I grew up in Scarsdale surrounded by a large Jewish population. It was the classic story: Hebrew School twice a week, (hating it), a bar mitzvah, and then never going back. With very little connection to Judaism, my life was about sports, hanging out with friends, and having a good time.

If you had told me three years ago that I would be saying Kaddish for over 500 people in one of the few minyanim left in the world, I would have never believed you.

A business major in college, l was looking for a summer internship to take me off the beaten path. Having my interest sparked in college, I started asking questions about Judaism, and my cousin, a conservative rabbi in Toronto suggested a program at Aish HaTorah called JInternship that offered an 8-week internship and beginner learning program. Though very hesitant at first, I ended up deciding to go on the program as other opportunities were quickly disappearing.

The program changed my life.

For the first time, I was interested in learning, and I was in a place where no question was too crazy. I could explore and keep going deeper and deeper and I found the classes fascinating and insightful. I started to slowly fill in the gaps in my Jewish education and change my perspective about Judaism. I began keeping Shabbos and kosher to the extent that I knew how, and did a lot of self-exploration.

Leaving Israel, I knew I wanted to graduate and come back to learn some more. Then God decided to throw me and my family the biggest challenge we could imagine: early into my senior year, my father was diagnosed with ALS.

One of the most important things I had learned at Aish over the summer was the importance of honoring parents, something I had struggled with, as my relationship with my dad was difficult.

While so much of my life was skyrocketing forward, so much at home was falling apart. I went home to be there for my parents

Though I returned to Aish the following summer to help run the JInternship program, I was constantly in touch with my parents, hearing about my dad’s physical deterioration. While so much of my life was skyrocketing forward, so much at home was falling apart. After a few months, with guidance from my rabbis, I decided to go home with one goal in mind: to be there for my parents – to spend time with my dad and to help out my mom.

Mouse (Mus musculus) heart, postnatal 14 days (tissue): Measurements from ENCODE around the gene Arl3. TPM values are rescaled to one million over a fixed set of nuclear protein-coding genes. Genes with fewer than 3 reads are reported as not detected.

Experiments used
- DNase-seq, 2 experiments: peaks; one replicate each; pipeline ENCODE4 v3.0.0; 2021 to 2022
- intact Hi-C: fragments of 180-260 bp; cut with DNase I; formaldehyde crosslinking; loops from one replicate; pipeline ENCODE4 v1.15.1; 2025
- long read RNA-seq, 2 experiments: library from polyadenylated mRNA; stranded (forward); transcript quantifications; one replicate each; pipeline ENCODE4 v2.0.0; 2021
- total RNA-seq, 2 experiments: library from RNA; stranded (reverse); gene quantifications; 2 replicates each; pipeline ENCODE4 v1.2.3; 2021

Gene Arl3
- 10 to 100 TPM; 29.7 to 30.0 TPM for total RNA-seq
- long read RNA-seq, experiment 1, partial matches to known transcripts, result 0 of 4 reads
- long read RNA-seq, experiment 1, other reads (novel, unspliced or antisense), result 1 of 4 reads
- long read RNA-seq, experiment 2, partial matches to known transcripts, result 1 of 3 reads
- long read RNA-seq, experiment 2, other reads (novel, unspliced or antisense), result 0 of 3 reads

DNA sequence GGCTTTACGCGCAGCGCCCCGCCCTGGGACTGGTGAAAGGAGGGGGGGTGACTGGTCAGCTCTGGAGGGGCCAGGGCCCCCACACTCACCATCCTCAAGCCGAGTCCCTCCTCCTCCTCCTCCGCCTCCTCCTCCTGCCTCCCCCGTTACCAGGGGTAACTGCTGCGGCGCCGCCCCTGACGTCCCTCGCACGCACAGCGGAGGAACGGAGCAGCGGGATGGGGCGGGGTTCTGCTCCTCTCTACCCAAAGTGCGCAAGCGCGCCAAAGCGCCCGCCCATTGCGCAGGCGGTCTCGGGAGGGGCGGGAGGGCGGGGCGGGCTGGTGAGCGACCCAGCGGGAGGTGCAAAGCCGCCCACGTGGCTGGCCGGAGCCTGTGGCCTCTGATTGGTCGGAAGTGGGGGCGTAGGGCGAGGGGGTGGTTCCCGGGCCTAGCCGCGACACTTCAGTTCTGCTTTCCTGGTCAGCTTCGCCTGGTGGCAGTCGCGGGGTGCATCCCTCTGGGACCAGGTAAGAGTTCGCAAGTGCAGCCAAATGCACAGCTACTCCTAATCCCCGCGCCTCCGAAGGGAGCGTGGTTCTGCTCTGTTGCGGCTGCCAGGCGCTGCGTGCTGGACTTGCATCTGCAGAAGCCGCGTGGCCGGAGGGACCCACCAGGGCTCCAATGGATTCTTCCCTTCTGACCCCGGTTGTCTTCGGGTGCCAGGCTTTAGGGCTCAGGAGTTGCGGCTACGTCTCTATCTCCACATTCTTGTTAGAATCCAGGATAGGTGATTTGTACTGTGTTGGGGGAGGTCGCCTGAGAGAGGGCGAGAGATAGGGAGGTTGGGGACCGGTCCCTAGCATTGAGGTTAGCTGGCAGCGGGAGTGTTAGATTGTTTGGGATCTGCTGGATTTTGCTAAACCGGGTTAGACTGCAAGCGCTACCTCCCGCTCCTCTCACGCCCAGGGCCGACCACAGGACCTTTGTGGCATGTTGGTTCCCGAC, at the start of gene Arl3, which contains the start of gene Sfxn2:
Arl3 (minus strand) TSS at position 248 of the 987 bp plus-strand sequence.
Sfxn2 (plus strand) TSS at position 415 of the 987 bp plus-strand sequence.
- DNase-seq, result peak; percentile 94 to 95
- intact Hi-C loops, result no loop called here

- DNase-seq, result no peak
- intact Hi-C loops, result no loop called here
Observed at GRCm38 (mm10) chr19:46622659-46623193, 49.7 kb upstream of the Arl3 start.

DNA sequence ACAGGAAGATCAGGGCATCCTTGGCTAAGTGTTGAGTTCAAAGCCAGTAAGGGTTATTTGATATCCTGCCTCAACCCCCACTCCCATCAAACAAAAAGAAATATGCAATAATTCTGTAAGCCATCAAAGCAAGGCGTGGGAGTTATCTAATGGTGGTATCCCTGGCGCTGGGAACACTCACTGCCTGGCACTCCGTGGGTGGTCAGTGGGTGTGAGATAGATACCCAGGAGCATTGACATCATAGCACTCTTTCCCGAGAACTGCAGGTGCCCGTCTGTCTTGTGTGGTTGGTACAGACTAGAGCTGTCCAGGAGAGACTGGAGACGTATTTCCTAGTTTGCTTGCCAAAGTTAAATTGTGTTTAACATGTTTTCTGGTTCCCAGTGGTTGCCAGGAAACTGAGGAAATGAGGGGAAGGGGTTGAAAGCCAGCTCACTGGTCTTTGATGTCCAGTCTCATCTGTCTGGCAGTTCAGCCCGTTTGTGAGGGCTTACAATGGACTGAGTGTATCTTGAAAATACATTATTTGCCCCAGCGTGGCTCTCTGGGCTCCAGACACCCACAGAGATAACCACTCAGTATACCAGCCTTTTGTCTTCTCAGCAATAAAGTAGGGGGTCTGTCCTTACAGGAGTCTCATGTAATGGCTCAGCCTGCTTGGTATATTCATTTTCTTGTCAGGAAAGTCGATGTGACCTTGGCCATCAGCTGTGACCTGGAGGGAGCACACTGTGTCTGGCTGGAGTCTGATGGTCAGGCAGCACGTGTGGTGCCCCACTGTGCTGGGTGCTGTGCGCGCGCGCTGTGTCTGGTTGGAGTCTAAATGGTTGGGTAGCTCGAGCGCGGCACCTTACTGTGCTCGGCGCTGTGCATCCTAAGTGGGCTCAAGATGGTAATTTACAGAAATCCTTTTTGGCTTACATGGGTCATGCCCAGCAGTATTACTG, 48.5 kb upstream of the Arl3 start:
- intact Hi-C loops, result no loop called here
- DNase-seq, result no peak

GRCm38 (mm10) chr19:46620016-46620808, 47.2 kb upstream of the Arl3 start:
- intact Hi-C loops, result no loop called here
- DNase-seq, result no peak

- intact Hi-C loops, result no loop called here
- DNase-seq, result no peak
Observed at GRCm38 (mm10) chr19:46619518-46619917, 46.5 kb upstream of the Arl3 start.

I made the most of the time with my dad, trying to keep him positive, helping with his feedings, getting him into bed, and doing whatever I could. The household was hell, but with my new outlook, I was driven to accomplish more than I ever expected. Seeing what my dad had to go through was incredibly difficult.

My dad passed away October 19, 2018, a few weeks after the High Holidays.

Saying Kaddish for my dad became my way of doing what I could for him. I couldn’t travel without thinking if there would be a minyan; my daily schedule was centered around making sure to be in minyan three times a day. Every Shabbos, I would make the 50-minute walk to and from shul and made sure I did not miss the opportunity to recite Kaddish. Although I didn’t understand why my dad had to suffer, oftentimes struggling with the words I was saying, Kaddish was the thing that meant the most to me throughout the year.

Evan Hendel with his father

The time at home changed my life.

I saw my mom's dedication to do anything possible to help my dad. I saw her and my dad battle through the darkest times. And most importantly, I was able to repair the broken relationship I had with my dad.

Seven months later I returned to Aish HaTorah to continue my learning and growth. I was incredibly passionate to deepen my Jewish knowledge and commitment, and strengthen my purpose in life. It's been 10 months and while it's sometimes challenging being away from family, learning at Aish in the heart of Jerusalem's Old City has been the most incredible experience.

Throughout my journey towards observance, I have made it a passion of mine to try and find how I could help all the Jewish people I knew in my life, and any Jew I ever met.

Now, as Jews over the world are left without synagogues or minyanim, I am incredibly humbled to have the responsibility of reciting Kaddish and trying to bring a little bit of comfort to families that are going through difficult times. Honoring the memory of my dad, I do my best to have every single person in mind, and as I read each name I try to imagine all the family members who are going through their own mourning process. I can’t wait for the day people can return to their own minyanim and say Kaddish, not because it's a burden for me, but because I understand how important it was for me to be able to say Kaddish for my dad.

To all the families that I am saying Kaddish for, I extend my deepest condolences and may you be comforted amongst the mourners of Zion and Jerusalem

For 25 years, Aish HaTorah, located across from the Western Wall, has quietly provided the recitation of Kaddish, the traditional memorial prayer recited during the first year of mourning and on the yahrzeit of a close relative, as a service for Jews around the world. Since the closing of shuls and minyanim, Aish waived all donation fees and has received over 500 requests for Kaddish. In addition, organizations who offer this service have reached out to Aish to include their lists of over 1000 names for whom they recite Kaddish.

For more information or to have Kaddish recited click here.